January 1, 2022
3.5 / 5
3 / 5
It: Chapter Two Review: An Ambitious, Worthwhile Sequel
For the most part, It: Chapter Two follows the adult members of the Losers Club. As kids, they defeated Pennywise, the shape-shifting clown that resides in Derry, Maine. 30 years later, they have successful lives, and for the most part, their memories of childhood are cloudy. After it becomes apparent that Pennywise has risen from his long slumber, Mike Hanlon (the only member who stayed in Derry) calls the other Losers, hoping to build a team that will destroy Pennywise once and for all.
The first 10–15 minutes of a film are monumentally important. It’s the job of a filmmaker to hook audience members. In this case, director Andy Muschietti opens the film like a man possessed. It: Chapter Two introduces us to Adrian Mellon and Don Hagarty, a gay couple who reside in Derry. While trying to enjoy a night at the fairgrounds, a homophobic group corners and beats the couple to a pulp. I must be honest: This opening will offend many viewers. In terms of its violence and language, this opening is the stuff that reality is made of.
This sequence is short, but Muschietti makes the most of every second. It’s not just gore for gore’s sake. It’s social commentary wrapped up in the guise of a horror film. Consider the homosexual couple: They aren’t caricatures. They are a loving, selfless unit filled with peaceful aspects. This efficiency enables us to see the couple’s true colors. From there, we are fed to the dogs.
This opening, while graphic, is the definition of brutally honest. It holds a mirror up to our flawed society, showcasing the unnecessary forms of homophobia that lie within. For me, this theme of small town ugliness hits home. As a resident of small town America, I see traces of homophobia. I hear the harsh language. I see the anger that resides within the bodies of homophobic individuals. This kind of prejudice is still alive, particularly in rural settings like Derry.
The best sources of cinema take real life aspects and portray the events through the prism of fantastical storytelling. When done correctly, cinematic scenes become a form of social expression. Here we have a beautiful portrait of small-town America, which is often believed to be a location of harmony. But in classic Stephen King fashion, we realize that appearances are deceiving. As a society, we pretend that everything is okay, even though specific demographics are being trampled to the point of no return. Like King, Muschietti understands that often times, the monsters of reality are scarier than the creatures of narrative mythology.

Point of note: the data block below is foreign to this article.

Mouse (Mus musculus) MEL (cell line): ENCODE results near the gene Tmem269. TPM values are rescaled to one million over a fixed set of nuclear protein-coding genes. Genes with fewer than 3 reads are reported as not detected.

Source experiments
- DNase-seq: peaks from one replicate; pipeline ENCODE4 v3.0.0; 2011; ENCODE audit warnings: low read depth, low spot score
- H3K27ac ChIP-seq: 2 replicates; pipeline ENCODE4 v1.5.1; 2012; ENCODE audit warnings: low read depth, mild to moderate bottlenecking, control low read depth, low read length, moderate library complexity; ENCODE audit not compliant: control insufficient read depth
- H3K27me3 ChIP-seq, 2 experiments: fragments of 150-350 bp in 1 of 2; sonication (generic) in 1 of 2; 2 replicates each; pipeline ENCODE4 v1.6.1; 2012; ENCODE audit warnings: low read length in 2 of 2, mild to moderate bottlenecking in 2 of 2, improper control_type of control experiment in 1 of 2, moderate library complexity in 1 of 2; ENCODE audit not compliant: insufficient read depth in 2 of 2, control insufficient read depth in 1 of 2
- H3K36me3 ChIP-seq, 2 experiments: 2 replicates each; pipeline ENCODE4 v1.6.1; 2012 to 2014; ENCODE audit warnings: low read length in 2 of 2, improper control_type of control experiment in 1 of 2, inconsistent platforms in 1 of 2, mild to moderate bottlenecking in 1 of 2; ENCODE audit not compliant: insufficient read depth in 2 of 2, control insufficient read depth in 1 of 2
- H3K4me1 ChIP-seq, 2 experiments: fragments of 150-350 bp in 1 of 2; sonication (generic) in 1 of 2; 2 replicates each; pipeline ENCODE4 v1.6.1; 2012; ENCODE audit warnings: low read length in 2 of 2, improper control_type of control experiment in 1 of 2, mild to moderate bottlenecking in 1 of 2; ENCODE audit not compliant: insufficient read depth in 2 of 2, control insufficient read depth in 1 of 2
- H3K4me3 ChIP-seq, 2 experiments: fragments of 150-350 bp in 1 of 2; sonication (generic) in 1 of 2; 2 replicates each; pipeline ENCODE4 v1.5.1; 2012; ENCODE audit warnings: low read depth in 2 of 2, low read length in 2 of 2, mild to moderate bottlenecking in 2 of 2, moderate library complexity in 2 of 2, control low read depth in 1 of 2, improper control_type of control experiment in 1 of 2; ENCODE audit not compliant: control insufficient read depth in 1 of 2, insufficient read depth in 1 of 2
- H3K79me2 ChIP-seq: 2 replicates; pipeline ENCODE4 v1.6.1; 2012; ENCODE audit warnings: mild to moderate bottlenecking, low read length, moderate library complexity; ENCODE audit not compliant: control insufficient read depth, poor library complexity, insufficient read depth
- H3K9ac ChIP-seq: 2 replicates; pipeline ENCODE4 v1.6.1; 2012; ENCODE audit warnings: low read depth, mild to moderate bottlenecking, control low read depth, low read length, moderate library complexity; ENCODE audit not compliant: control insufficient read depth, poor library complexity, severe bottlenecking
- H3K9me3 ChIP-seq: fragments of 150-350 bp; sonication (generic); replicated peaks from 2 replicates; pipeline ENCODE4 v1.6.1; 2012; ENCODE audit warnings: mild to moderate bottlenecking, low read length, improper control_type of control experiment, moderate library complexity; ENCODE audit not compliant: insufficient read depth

Unfortunately, the rest of the film pales in comparison. Let me be clear…It: Chapter Two is an ambitious adaption, ushering in a new definition of cinematic horror epics. Clearly, Muschietti and company respect King’s source material. If you have any doubts, take a look at the film’s production design. Their love of horror is more than evident. The entire flick looks like a majestic nightmare. Sadly, even with all of its loving qualities, It: Chapter Two ends up being an overlong film, chock-full of narrative fat that slows down the story.
The joy of It came from its singular vision, fully committed to the exploits of the younger characters and their tortuous circumstances. The end result was a flick that tapped into the turmoil of innocence being minimized. We felt like an extension of that group. And even though the movie was abnormally long for a horror film, it never dragged because the characterizations were infinitely personal. In It: Chapter Two, it feels like, for the most part, Muschietti and Gary Dauberman (the screenwriter) are disinterested in the adult group. This proves to be problematic, considering the fact that adulthood is a key aspect within the story.
From a cinematic perspective, the film beats a dead horse. It[read more]